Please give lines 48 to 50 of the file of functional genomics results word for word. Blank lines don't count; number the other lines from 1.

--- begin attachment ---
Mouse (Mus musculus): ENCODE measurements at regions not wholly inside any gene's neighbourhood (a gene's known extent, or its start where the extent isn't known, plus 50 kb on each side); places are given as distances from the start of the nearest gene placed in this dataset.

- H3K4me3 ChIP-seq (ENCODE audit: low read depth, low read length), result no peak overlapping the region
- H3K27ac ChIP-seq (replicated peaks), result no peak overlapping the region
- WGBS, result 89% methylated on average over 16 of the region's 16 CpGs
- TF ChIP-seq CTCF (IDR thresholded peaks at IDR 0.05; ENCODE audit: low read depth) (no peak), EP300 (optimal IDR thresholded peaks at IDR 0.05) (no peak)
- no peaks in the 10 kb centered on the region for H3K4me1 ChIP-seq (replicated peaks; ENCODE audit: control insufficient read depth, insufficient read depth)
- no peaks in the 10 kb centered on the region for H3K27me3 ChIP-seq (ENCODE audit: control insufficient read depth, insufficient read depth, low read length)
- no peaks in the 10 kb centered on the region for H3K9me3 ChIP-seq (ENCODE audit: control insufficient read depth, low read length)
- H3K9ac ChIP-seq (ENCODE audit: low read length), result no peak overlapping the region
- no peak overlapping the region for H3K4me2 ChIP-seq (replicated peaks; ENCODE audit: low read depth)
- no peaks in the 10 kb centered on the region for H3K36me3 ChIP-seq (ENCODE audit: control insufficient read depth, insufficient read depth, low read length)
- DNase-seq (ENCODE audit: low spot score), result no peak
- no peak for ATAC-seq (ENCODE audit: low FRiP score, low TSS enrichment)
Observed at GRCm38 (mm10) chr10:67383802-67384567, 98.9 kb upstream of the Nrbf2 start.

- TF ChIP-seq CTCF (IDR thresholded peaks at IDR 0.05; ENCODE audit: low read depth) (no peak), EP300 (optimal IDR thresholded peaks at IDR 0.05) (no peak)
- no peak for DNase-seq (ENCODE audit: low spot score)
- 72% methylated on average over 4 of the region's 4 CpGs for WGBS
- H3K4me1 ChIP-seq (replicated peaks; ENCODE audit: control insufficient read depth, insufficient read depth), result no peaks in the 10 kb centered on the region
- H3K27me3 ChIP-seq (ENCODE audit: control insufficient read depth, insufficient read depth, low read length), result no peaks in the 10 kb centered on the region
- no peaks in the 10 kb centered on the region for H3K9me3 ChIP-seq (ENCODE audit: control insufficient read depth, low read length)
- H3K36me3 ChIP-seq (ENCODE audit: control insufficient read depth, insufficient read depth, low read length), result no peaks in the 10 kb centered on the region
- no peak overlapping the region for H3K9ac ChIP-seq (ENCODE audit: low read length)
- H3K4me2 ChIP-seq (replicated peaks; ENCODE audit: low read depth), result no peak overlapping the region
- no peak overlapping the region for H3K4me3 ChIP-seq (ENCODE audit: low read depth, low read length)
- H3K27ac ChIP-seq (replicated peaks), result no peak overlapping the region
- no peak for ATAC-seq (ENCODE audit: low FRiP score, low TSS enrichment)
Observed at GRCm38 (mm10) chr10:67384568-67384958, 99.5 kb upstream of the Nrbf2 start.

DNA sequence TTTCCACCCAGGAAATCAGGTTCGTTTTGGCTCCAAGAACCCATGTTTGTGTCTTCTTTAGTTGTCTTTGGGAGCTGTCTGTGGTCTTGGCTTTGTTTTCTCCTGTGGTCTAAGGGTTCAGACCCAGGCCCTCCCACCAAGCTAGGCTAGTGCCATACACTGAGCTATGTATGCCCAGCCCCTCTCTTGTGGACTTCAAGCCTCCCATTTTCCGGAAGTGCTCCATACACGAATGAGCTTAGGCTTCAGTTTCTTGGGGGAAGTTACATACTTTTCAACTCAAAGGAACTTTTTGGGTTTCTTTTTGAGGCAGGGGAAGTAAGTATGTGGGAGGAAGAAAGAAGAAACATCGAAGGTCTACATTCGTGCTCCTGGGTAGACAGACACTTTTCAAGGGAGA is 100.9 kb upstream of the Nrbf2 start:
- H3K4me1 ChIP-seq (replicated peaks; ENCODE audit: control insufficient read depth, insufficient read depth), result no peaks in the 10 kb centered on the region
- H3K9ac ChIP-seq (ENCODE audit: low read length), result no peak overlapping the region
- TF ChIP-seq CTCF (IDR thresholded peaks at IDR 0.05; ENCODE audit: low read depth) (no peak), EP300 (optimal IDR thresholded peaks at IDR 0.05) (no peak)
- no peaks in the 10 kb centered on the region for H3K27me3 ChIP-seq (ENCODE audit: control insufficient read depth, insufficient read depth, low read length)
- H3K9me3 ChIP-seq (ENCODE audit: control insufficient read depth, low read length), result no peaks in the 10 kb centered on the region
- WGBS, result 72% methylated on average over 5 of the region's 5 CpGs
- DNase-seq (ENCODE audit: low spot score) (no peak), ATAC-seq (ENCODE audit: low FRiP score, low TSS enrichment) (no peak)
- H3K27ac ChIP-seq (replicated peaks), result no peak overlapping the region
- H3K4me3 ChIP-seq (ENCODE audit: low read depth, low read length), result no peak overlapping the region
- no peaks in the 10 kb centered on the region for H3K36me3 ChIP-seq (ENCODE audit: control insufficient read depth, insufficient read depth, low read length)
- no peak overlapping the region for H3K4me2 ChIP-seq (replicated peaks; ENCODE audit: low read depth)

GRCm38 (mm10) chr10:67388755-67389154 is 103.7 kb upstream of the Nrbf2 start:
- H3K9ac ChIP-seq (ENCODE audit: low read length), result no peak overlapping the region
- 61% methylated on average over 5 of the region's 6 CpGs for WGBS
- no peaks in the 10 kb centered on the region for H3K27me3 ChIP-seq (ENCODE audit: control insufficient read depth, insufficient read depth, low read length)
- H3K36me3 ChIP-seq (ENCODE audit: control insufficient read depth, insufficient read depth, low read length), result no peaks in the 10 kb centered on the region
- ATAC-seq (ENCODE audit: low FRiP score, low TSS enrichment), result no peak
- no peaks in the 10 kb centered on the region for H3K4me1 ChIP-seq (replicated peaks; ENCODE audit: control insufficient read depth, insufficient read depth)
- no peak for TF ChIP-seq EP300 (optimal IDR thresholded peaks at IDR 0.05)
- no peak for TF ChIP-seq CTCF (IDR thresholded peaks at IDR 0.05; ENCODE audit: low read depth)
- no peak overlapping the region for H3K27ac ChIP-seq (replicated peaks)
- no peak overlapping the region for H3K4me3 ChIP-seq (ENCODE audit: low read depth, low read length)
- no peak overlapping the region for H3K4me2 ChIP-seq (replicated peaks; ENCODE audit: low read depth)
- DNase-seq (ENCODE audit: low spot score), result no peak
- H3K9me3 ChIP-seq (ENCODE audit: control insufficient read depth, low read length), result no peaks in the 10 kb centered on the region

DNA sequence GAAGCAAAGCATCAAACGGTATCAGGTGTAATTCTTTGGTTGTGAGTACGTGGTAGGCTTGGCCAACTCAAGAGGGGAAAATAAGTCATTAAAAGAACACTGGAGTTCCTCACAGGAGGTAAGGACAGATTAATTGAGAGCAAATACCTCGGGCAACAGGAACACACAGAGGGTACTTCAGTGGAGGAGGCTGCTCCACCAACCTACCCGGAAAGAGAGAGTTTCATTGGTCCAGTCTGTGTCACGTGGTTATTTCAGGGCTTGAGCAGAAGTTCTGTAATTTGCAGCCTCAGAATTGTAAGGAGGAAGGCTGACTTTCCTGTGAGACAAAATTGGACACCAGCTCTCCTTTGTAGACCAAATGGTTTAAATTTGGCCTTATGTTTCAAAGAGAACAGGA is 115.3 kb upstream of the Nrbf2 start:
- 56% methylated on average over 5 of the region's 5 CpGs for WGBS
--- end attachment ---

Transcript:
- no peak for TF ChIP-seq CTCF (IDR thresholded peaks at IDR 0.05; ENCODE audit: low read depth)
- no peak overlapping the region for H3K27ac ChIP-seq (replicated peaks)
- no peak overlapping the region for H3K4me3 ChIP-seq (ENCODE audit: low read depth, low read length)